BETTY ANN BOWSER: Frequent testing is also one of the hallmarks at the 20 schools run by Edison. One of the best-known for-profit management companies, Edison has had a mixed record of success nationwide. When the state awarded so many schools to Edison, there was a storm of protest. Richard Barth manages Edison’s Philadelphia schools. He says in just nine months, people have changed their minds about his company.
RICHARD BARTH, Edison Schools: You know, when we started on Sept. 5, there were a lot of people who I think… we had horns in our heads. People thought, you know, who are these… what is this Edison thing? There was so much, as you know, acrimonious buildup, and I think we end the year with positive feeling in these schools, and with people really feeling like next year, it’s going to be a home-run year.
BETTY ANN BOWSER: The major component of Edison’s reform is the monthly testing of students called benchmarks. It allows teachers, administrators, parents, and students themselves to see exactly whether they are making improvements.
TEACHER: Good luck, and see me before you leave.
BETTY ANN BOWSER: Aaron Starke is the principal of Edison’s Kenderton Elementary. He loves the benchmark testing, and he says the kids do, too.
AARON STARKE, Edison Schools Principal: They know what benchmarks are. They know about competing to get higher scores on their benchmarks. They know about testing. They know that testing, and state testing, is important. Do test scores mean everything? No. I don’t think the test scores mean everything. But I do believe that because that’s what we’re being measured by, then that’s what we have to produce on.
TEACHER: You’re finding the sale price of a watch. Kurt…
BETTY ANN BOWSER: In addition to testing, Edison put in new curricula for reading, science, social studies, and math, and then spent $2 million training teachers to use the new materials. Some parents who initially opposed Edison are now among its biggest supporters. Daniel Wideman sees a big change in his seven-year-old son.
DANIEL WIDEMAN: He’s much more… he’s a better student. He wants to do more. He wants to stay in school. He loves his teachers. He loves all his classmates, and he just loves to come to school. And that’s what I love.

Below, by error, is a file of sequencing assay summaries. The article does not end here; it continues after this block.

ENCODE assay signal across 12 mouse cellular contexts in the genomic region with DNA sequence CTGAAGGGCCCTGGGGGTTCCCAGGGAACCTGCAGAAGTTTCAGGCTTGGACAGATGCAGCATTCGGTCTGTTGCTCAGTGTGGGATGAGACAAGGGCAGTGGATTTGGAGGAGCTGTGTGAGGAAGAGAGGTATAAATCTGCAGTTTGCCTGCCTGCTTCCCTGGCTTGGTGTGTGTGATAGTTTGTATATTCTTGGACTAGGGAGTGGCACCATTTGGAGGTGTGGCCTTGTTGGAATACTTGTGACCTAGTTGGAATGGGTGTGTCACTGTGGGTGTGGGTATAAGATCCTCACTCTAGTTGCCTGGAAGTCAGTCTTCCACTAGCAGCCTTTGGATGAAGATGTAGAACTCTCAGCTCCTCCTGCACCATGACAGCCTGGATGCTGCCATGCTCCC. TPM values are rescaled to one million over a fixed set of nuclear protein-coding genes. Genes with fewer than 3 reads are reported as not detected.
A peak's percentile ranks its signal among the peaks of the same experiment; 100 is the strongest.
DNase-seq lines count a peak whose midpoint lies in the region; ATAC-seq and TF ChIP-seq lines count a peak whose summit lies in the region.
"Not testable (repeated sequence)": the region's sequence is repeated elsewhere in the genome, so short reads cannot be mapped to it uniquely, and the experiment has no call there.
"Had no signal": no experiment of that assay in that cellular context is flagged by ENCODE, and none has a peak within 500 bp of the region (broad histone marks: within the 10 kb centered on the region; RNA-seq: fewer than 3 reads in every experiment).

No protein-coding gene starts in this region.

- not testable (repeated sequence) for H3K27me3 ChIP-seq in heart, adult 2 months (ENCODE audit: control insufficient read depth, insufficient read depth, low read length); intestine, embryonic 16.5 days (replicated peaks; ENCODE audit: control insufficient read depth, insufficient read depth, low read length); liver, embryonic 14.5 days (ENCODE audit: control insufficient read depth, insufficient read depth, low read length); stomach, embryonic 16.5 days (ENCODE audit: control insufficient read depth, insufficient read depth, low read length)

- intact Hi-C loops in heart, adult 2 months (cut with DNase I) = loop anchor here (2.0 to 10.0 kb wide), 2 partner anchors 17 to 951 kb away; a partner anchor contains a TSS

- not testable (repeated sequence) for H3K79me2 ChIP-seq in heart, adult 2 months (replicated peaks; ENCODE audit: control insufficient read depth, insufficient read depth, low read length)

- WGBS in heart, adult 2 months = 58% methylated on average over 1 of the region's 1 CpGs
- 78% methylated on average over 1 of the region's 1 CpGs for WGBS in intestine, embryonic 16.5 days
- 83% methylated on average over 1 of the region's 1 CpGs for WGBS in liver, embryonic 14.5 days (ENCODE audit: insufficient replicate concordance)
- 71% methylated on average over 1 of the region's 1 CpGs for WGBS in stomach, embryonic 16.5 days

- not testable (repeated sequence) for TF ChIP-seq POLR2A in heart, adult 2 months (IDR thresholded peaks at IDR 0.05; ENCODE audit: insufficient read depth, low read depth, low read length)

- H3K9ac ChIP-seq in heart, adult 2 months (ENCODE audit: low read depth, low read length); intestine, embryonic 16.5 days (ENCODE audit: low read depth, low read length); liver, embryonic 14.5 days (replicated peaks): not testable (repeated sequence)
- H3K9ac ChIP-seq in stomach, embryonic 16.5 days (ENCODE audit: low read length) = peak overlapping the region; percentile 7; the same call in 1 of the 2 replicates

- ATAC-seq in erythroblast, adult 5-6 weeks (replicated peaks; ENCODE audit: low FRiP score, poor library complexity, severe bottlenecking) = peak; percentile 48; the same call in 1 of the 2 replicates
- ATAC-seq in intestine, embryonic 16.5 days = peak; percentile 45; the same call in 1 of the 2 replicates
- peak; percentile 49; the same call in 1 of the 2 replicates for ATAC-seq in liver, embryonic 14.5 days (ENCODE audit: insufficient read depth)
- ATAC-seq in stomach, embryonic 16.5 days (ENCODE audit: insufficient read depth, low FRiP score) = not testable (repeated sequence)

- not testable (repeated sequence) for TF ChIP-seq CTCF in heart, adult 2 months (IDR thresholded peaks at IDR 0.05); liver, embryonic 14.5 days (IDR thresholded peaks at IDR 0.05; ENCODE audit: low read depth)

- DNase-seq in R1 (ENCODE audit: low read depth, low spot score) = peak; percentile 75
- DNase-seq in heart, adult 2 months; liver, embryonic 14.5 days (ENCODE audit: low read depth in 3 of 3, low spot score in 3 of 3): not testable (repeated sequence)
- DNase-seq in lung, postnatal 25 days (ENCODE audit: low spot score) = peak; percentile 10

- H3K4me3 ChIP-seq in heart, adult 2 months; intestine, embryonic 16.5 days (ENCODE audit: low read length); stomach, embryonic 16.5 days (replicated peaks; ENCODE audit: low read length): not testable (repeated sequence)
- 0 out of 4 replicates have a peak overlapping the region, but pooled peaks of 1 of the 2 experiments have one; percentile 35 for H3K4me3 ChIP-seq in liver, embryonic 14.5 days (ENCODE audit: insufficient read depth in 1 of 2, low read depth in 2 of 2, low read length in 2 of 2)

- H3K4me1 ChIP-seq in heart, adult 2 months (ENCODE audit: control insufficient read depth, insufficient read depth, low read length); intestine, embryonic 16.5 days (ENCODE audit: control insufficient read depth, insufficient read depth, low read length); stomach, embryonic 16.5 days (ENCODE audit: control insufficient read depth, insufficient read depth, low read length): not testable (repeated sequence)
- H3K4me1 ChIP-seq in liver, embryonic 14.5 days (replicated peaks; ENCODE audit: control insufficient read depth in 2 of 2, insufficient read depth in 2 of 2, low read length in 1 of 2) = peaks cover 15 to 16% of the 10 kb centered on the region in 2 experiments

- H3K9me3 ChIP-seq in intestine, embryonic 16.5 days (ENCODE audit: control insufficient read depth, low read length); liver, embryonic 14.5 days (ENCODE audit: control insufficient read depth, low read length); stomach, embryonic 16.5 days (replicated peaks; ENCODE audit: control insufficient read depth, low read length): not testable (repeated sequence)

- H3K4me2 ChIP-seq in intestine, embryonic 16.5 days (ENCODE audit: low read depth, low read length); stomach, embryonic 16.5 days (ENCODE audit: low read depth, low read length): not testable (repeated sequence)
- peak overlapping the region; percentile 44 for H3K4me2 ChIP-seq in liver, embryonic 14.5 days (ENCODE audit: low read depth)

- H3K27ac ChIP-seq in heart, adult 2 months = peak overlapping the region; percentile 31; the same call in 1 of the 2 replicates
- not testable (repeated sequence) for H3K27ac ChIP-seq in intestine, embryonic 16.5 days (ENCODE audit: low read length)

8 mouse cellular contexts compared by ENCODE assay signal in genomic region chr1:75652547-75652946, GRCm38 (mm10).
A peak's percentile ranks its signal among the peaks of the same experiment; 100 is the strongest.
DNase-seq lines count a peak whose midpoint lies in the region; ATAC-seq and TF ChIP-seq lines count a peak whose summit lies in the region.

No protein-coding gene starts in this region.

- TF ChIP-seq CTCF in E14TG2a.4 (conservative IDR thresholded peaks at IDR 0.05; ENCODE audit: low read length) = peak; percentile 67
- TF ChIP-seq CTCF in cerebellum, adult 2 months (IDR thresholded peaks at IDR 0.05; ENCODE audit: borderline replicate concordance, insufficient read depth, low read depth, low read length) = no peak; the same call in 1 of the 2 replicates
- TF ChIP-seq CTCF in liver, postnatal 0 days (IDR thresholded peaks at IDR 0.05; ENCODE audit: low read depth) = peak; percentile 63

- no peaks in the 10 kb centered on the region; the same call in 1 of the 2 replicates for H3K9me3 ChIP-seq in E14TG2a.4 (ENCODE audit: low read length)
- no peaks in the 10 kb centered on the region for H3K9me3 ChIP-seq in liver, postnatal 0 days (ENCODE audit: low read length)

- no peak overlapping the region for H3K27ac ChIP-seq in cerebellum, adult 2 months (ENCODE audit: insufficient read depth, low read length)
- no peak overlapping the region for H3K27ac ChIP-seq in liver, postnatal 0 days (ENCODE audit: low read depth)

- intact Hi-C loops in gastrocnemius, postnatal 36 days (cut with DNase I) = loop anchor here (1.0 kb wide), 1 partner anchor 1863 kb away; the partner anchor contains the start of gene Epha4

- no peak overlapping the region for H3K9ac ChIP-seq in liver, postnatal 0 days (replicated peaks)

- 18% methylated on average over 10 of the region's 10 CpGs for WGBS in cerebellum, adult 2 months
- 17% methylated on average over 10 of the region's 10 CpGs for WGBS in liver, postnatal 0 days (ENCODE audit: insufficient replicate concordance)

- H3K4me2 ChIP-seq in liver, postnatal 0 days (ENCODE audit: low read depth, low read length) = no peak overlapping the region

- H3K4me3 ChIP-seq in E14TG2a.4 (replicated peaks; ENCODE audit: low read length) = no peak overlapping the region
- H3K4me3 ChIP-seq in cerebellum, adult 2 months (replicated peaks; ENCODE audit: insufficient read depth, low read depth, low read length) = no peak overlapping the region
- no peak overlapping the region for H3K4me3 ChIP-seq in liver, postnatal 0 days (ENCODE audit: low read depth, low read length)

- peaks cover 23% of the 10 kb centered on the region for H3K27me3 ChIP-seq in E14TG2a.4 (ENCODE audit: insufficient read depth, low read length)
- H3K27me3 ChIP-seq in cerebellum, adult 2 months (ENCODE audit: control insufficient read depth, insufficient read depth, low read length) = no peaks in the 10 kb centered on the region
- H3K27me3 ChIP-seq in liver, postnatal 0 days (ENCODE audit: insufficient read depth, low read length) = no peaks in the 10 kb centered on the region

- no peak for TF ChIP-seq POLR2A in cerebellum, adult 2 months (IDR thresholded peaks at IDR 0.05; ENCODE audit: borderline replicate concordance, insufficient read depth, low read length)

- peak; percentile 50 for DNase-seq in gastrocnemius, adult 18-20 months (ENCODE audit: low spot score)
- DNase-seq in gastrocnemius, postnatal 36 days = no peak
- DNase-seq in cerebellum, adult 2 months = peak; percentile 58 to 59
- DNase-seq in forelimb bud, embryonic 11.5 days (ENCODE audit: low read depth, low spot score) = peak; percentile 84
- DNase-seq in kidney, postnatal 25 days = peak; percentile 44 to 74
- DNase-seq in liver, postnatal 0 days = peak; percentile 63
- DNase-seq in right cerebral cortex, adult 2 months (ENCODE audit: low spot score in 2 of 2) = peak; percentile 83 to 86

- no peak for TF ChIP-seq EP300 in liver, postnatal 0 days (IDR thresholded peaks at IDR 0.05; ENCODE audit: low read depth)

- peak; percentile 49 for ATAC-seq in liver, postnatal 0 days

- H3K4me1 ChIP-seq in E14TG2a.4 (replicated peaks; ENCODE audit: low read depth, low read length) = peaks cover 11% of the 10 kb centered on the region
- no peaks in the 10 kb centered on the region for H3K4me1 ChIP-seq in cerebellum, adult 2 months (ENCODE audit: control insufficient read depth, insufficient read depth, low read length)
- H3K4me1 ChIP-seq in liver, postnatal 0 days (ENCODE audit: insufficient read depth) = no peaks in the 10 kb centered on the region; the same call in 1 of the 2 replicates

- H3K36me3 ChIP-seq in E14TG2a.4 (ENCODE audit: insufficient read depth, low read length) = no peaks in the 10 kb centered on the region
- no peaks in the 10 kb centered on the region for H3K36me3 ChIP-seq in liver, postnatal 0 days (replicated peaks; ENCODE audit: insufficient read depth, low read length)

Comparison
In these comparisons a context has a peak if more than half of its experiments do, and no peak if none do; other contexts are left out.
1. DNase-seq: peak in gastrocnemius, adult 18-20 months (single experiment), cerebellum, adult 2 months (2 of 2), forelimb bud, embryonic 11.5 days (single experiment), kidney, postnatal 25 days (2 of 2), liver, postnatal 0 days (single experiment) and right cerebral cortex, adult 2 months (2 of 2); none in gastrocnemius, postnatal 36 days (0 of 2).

BETTY ANN BOWSER: Edison had hoped it would see at least a 5 percent gain in its schools’ reading scores. But they only went up 0.1 percent. In comparison, the Victory scores were up 2.3 percent, and restructured schools’ scores went up 2.7 percent. Edison’s Barth says less than 1 percent growth isn’t good enough.
RICHARD BARTH: So what do you do? You have to double back and say, “what about this year worked, and what about this year didn’t work? Or what about this year do we think didn’t contribute?” And then you have to break it down. We’ve got to step back and figure this out, because this is not going to happen two years in a row. If we don’t have growth, something… something has got to change in the plan for next year.
BETTY ANN BOWSER: CEO Vallas says he’s just pleased the scores went up, and thinks it may be due to the competition that’s been created.
PAUL VALLAS: The fact that there are different management approaches, there are management alternatives, has certainly created kind of a dynamic tension that I think is healthy. And I think, you know, we don’t have… I’m not interested in … you know, I’m not an ideologue on this whole issue of management approaches– which is preferable than others. My preferred management approach is the one that works. You know, I think we’re going to discover that there are going to be some privately managed schools that do very well, and other privately managed schools that don’t.
BETTY ANN BOWSER: Already, one private company has been jettisoned by Vallas for nonperformance. And he says he’s not afraid to fire others if they don’t improve. But he’s not getting rid of anybody based on this first district-wide test.
PAUL VALLAS: It’s far too early to be drawing any conclusions, other than the fact that clearly people seem to be focusing on standards in classroom instruction, and that’s a good thing. Now the question will be whether or not we can sustain this long term. I’m very confident that we will be able to do that.
BETTY ANN BOWSER: And long-term improvement is what it’s going to take. Even with these higher test scores, just over one-third of all Philadelphia public school children can today read on grade level.